(a div. of Brentwood-Benson Music Publishing, Inc.)

COMMUNION PRAYER

Holy are you, and blessed is your Son Jesus Christ. Your Spirit anointed him to preach good news to the poor, to proclaim release to the captives and recovering of sight to the blind, to set at liberty those who are oppressed, and to announce that the time had come when you would save your people. He healed the sick, fed the hungry, and ate with sinners. By the baptism of his suffering, death, and resurrection you gave birth to your Church, delivered us from slavery to sin and death, and made with us a new covenant by water and the Spirit.

When the Lord Jesus ascended, he promised to be with us always, in the power of your Word and Holy Spirit. On the night in which he gave himself up for us, he took bread, gave thanks to you, broke the bread, gave it to his disciples, and said:

“Take, eat; this is my body which is given for you. Do this in remembrance of me.”

(Receive the bread).

When the supper was over, he took the cup, gave thanks to you, gave it to his disciples, and said

“Drink from this, all of you; this is my blood of the new covenant, poured out for you and for many for the forgiveness of sins. Do this, as often as you drink it, in remembrance of me.”

(Receive the cup).

And so, in remembrance of these your mighty acts in Jesus Christ, we offer ourselves in praise and thanksgiving as a holy and living sacrifice, in union with Christ’s offering for us, as we proclaim the mystery of faith: “Christ has died; Christ is risen; Christ will come again” and as we sing, Worthy Is the Lamb.

Worthy is the Lamb

Zschech, Darlene

Thank You for the cross, Lord.
Thank You for the price You paid.
Bearing all my sin and shame,
In love You came
And gave amazing grace.

Thank You for this love, Lord.
Thank You for the nail-pierced hands.
Washed me in Your cleansing flow,
Now all I know,
Your forgiveness and embrace

Worthy is the Lamb,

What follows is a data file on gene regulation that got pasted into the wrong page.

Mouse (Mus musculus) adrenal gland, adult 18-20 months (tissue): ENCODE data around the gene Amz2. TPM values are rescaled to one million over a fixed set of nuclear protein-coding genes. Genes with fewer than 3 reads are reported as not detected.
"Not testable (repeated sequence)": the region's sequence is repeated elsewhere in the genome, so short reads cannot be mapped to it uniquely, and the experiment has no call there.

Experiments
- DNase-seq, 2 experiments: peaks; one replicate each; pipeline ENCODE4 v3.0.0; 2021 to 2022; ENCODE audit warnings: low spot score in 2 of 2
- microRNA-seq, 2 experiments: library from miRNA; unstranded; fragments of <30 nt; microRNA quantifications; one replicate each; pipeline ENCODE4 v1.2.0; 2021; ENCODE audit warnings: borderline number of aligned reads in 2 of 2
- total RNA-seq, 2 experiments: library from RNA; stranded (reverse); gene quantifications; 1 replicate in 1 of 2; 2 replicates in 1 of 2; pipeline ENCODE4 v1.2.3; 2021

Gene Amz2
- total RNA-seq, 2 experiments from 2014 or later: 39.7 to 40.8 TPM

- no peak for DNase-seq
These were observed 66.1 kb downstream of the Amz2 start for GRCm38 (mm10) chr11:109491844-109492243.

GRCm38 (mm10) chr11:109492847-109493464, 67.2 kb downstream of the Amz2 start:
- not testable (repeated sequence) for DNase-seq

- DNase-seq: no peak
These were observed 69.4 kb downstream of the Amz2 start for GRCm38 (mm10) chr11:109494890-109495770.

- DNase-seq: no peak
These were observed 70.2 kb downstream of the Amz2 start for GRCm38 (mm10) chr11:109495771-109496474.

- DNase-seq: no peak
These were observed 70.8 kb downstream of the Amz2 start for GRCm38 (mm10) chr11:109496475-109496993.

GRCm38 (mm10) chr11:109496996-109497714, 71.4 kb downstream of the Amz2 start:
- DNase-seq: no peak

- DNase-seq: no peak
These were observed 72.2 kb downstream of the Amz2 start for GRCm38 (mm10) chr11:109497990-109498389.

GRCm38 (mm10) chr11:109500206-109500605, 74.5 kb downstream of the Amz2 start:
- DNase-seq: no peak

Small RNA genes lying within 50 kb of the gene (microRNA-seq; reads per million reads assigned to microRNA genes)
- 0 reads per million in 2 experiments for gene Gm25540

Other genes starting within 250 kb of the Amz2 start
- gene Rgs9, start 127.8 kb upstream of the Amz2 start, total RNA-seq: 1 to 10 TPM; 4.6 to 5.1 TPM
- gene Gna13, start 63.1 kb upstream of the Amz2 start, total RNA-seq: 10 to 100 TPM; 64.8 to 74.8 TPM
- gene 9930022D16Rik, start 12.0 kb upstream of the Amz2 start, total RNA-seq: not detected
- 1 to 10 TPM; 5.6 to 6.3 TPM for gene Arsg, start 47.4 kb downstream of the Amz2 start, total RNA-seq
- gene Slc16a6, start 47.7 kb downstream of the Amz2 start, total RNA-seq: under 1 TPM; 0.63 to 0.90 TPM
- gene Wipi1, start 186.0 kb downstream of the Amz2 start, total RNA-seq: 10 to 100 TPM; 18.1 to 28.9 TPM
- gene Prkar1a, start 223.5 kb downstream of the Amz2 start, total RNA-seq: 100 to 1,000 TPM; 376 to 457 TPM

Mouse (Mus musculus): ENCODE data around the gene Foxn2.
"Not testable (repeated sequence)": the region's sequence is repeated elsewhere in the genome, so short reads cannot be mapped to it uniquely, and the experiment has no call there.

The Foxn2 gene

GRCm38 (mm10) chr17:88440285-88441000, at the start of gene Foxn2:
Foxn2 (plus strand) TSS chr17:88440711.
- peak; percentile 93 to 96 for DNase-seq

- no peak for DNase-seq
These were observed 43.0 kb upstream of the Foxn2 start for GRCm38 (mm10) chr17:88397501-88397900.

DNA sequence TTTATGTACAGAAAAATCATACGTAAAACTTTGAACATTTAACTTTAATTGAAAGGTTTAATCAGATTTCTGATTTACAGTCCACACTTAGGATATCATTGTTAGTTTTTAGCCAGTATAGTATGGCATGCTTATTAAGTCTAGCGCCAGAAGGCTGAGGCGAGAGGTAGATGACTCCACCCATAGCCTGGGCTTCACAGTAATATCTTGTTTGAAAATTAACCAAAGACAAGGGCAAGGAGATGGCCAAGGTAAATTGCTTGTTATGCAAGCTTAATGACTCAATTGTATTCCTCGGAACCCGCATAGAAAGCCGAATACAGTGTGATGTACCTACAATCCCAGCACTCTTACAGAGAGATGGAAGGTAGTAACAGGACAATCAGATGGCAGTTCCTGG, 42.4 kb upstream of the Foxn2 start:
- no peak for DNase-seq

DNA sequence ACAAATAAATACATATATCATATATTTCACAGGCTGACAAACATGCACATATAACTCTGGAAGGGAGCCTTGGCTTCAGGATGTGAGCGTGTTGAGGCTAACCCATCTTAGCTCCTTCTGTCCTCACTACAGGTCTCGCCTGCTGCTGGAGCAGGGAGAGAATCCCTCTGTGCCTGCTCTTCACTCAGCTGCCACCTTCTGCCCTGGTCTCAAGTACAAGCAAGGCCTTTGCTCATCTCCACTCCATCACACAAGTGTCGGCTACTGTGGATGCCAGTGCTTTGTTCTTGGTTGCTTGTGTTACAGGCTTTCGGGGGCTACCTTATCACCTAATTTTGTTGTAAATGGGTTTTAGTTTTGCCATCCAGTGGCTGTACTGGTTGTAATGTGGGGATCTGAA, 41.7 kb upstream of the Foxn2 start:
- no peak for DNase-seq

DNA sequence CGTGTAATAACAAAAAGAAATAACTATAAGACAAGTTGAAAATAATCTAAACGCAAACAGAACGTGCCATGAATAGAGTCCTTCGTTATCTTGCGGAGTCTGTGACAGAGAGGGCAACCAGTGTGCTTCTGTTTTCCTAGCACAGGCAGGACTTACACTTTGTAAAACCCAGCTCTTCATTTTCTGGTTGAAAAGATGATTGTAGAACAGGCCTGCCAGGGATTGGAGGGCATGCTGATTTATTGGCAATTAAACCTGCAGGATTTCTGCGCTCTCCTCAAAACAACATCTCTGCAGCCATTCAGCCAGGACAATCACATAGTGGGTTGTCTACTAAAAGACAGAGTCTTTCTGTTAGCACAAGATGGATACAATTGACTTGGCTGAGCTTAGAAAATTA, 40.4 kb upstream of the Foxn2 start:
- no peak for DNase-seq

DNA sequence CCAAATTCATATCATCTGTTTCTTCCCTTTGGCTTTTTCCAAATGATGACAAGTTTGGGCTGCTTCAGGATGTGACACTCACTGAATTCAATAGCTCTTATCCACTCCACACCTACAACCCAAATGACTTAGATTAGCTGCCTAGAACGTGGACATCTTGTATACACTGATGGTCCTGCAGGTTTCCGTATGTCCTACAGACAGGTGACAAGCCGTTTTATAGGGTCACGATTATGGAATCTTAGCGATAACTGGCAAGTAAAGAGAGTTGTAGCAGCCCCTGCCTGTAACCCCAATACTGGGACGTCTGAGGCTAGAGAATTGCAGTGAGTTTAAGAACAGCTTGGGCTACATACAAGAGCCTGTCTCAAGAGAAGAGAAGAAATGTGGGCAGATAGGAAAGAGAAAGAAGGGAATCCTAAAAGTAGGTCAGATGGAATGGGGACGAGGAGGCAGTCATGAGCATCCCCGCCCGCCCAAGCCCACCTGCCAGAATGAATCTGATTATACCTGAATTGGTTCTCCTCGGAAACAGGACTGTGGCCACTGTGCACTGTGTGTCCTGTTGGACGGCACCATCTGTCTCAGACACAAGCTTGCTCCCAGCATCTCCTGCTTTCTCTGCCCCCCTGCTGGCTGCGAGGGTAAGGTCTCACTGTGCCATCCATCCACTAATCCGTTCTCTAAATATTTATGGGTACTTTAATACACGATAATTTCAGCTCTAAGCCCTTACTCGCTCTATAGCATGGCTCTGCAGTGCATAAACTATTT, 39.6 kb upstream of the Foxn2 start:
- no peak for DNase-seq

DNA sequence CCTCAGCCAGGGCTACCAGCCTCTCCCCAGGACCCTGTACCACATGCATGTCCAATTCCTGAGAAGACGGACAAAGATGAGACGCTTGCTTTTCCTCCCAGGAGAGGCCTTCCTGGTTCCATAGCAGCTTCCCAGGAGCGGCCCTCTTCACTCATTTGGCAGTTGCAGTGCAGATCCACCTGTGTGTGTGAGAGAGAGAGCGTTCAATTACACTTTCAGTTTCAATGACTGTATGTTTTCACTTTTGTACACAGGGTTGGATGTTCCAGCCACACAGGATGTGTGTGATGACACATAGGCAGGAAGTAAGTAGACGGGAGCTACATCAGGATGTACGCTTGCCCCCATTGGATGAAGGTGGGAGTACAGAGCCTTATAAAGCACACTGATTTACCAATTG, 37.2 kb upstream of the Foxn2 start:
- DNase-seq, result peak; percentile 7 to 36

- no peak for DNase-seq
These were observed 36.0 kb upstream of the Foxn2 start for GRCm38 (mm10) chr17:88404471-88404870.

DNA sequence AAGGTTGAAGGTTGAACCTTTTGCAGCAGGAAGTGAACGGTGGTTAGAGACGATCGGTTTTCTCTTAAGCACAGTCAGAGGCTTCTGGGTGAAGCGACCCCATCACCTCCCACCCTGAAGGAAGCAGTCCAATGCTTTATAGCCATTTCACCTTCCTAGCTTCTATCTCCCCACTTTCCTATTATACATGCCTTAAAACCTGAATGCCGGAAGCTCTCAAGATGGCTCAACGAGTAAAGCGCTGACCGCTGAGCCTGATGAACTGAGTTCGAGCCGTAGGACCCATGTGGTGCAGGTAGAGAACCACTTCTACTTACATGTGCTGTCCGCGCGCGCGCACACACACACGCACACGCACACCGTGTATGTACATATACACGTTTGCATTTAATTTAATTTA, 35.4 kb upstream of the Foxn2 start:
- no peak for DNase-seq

Seated on the throne.
Crown You now with many crowns,
You reign victorious.
High and lifted up,
Jesus, Son of God.
The Darling of heaven, crucified.

Worthy is the Lamb.
Worthy is the Lamb.

Thank You for the cross, Lord.
Thank You for the price You paid.
Bearing all my sin and shame,
In love You came
And gave amazing grace.

Thank You for this love, Lord.
Thank You for the nail-pierced hands.
Washed me in Your cleansing flow,
Now all I know,
Your forgiveness and embrace

Worthy is the Lamb,
Seated on the throne.
Crown You now with many crowns,
You reign victorious.
High and lifted up,
Jesus, Son of God.
The Darling of heaven, crucified.

Worthy is the Lamb.
Worthy is the Lamb.
Worthy is the Lamb.
Worthy is the Lamb.

Worthy is the Lamb,
Seated on the throne.
Crown You now with many crowns,
You reign victorious.
High and lifted up,
Jesus, Son of God.
The Darling of heaven, crucified.

Worthy is the Lamb.
Worthy is the Lamb.
Worthy is the Lamb.
Worthy is the Lamb.

©2000 Darlene Zschech/Hillsong Publishing
CCLI License No. 1843349

BENEDICTION

Now may the God of peace, who brought up from the dead our Lord Jesus, the great Shepherd of the sheep, and ratified an eternal covenant with his blood; may he equip you with all you need for doing his will. May he produce in you, through the power of Jesus Christ, every good thing that is pleasing to him. All glory to him forever and ever! Amen.

Hebrews 13:20-21

1 Emma Marris, ‘The Case for Renewal,’ National Geographic. Volume 237, Number 4, April 2020, page 20.

2 In the Age of Artificial Intelligence. (Alfred A. Knoph, © 2007), page 29
Source: Max Tegmark, Life 3.0: being Human
https//www.preachingtoday.com/illustrations/2018/march/human-race-is-in-need-of-upgrade.html
submitted by Jerry De Luca, Montreal west, Montreal, Canada.

3 https://en.wikipedia.org/wiki/Religious_war#:text=According%20to%20the%20En cyclopedia%20of,the%20world’s%20100%20dealiset%20atrocities.

4 Eric McKiddie. SHOW THEN TELL; Illustrations for Believing and Living the Gospel. [© 2013 by Eric McKiddie]. Page 30.

5 Howard Marshall, The IVP New Testament Commentary Series, I Peter. [Downers’ Grove, Illinois: InterVarsity Press, © 1991]. Page 55-56.

6 Charles Swindoll, Living Insights New Testament Commentary, James, I Peter and II Peter. [Carol Steam, Illinois: Tyndale House, © 2014]. Page 149.

7 Gary Burge, The NIV Application Commentary; John. [Grand Rapids, Michigan: Zondervan, © 2000]. Pages 594-505.

8 https://www.sermoncentral.com/sermon-illustrations/81207/revival-by-vernon-price?ref=TextIllustrationsSerps

Link to Egeria Travel Records: https://www.ccel.org/ccel/mcclure/etheria/files/etheria.html

Randy K'Meyer